Take the 2-minute tour ×
Stack Overflow is a question and answer site for professional and enthusiast programmers. It's 100% free, no registration required.

I have big problem to parallelize BLAKE using OMP. They sugested in specification that it is possible to parallelize "column step" and "diagonal step". I try to do this but the results are opposite that I expected (10 times slower than one-threaded). I need a little help from more experienced users of OMP, because now I have no idea how to parallelize this loop :(

Update:

I know that authors of BLAKE published BLAKE2, which is improved (faster) version of BLAKE, but it has different implemention (tree-hashing) than BLAKE and this is quite hard to understand for me. My task is to do compare of one-threaded and multi-threaded implementation using OMP. So I try to do this on implementation that I understand. I am not expert of OMP, I want to make BLAKE multi-threaded in the easiest way possible. I must do proper implementation with OMP even if the performance may not be better. (Sorry for my english, I hope that you understand me) This is part of my code:

 #pragma omp parallel shared(n)
  {
 for(round=0; round<n; ++round) 
 {
/* column step, I want to run this 4 G32 functions in parallel, but don't know,
   that is proper approach to this problem */
        #pragma omp critical 
     G32( 0, 4, 8,12, 0);
        #pragma omp critical 
     G32( 1, 5, 9,13, 1);
        #pragma omp critical 
     G32( 2, 6,10,14, 2);
        #pragma omp critical 
     G32( 3, 7,11,15, 3);    

/* diagonal step, and same here */
        #pragma omp critical 
     G32( 0, 5,10,15, 4);
        #pragma omp critical 
     G32( 1, 6,11,12, 5);
        #pragma omp critical 
     G32( 2, 7, 8,13, 6);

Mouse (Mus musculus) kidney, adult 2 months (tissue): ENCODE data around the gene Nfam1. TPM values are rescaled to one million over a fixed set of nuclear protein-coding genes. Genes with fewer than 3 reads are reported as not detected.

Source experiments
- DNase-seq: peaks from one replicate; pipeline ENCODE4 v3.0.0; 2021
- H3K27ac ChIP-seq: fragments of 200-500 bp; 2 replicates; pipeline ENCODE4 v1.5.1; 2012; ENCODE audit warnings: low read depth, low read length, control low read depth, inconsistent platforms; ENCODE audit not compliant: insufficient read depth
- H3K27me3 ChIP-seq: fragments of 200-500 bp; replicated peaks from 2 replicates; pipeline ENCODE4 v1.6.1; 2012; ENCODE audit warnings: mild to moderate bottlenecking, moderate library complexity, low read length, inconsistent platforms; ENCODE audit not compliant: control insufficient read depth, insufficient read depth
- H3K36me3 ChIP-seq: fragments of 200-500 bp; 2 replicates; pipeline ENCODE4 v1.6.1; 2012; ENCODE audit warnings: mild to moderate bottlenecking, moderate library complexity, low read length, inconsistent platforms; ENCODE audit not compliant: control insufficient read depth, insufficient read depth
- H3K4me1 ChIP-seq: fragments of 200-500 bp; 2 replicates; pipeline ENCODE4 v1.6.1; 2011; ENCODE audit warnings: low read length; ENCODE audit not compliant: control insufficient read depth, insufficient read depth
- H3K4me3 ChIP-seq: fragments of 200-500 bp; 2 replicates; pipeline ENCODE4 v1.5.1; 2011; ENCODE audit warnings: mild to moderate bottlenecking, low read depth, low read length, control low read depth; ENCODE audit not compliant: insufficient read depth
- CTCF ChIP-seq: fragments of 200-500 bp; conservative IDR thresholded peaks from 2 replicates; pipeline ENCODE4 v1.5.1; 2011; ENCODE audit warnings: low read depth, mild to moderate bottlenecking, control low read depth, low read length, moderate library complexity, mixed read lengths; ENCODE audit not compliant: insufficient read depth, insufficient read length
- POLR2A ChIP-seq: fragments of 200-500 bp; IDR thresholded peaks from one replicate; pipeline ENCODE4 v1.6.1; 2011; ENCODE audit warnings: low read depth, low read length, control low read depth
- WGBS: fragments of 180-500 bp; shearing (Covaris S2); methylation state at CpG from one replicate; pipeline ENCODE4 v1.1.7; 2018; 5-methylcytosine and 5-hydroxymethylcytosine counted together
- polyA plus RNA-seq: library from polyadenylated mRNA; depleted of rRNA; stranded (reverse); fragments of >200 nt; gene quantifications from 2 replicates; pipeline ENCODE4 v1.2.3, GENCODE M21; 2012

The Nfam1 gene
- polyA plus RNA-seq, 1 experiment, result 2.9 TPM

#pragma omp critical 
     G32( 3, 4, 9,14, 7);
}
}

And this is G32 function:

#define G32(a,b,c,d,i)\
 do { \
v[a] = ADD32(v[a],v[b])+XOR32(m[sigma[round][2*i]], c32[sigma[round][2*i+1]]);\
v[d] = ROT32(XOR32(v[d],v[a]),16);\
v[c] = ADD32(v[c],v[d]);\
v[b] = ROT32(XOR32(v[b],v[c]),12);\
v[a] = ADD32(v[a],v[b])+XOR32(m[sigma[round][2*i+1]], c32[sigma[round][2*i]]);\
v[d] = ROT32(XOR32(v[d],v[a]), 8);\
v[c] = ADD32(v[c],v[d]);\
v[b] = ROT32(XOR32(v[b],v[c]), 7);\
} while (0)
share|improve this question
2  
What did your OMP look like? –  Oliver Charlesworth Jan 10 '13 at 15:27
1  
That claim is about SIMD parallelization. If you want to use multiple threads, consider Blake2*p which allows compression function calls in parallel, which works much better with threads. –  CodesInChaos Jan 10 '13 at 16:00
    
The BLAKE2*p variants are quite simple. You divide the message into blocks, and distribute those blocks among 4 threads, and finally you hash the output of those 4 partial hashes again to get the final hash. –  CodesInChaos Jan 11 '13 at 16:44
    
But is the hash the same like non-divided message? –  user1967089 Jan 14 '13 at 6:33

1 Answer 1

I think the kind of parallelization they had in mind was exploiting SIMD instrctions under modern CPUs. The problem with OMP-style parallelization in this case is two-fold:

  • The G32 tasks are too "small" or "short" so that the overhead with respect to starting the tasks in different threads and joining is too great in comparison.
  • False Sharing: The memory locations that are read and modified in the tasks are too close together. They probably share a cache line. This is bad because this requires special synchronization and makes read/writes from different threads very slow.
share|improve this answer

Your Answer

 
discard

By posting your answer, you agree to the privacy policy and terms of service.

Not the answer you're looking for? Browse other questions tagged or ask your own question.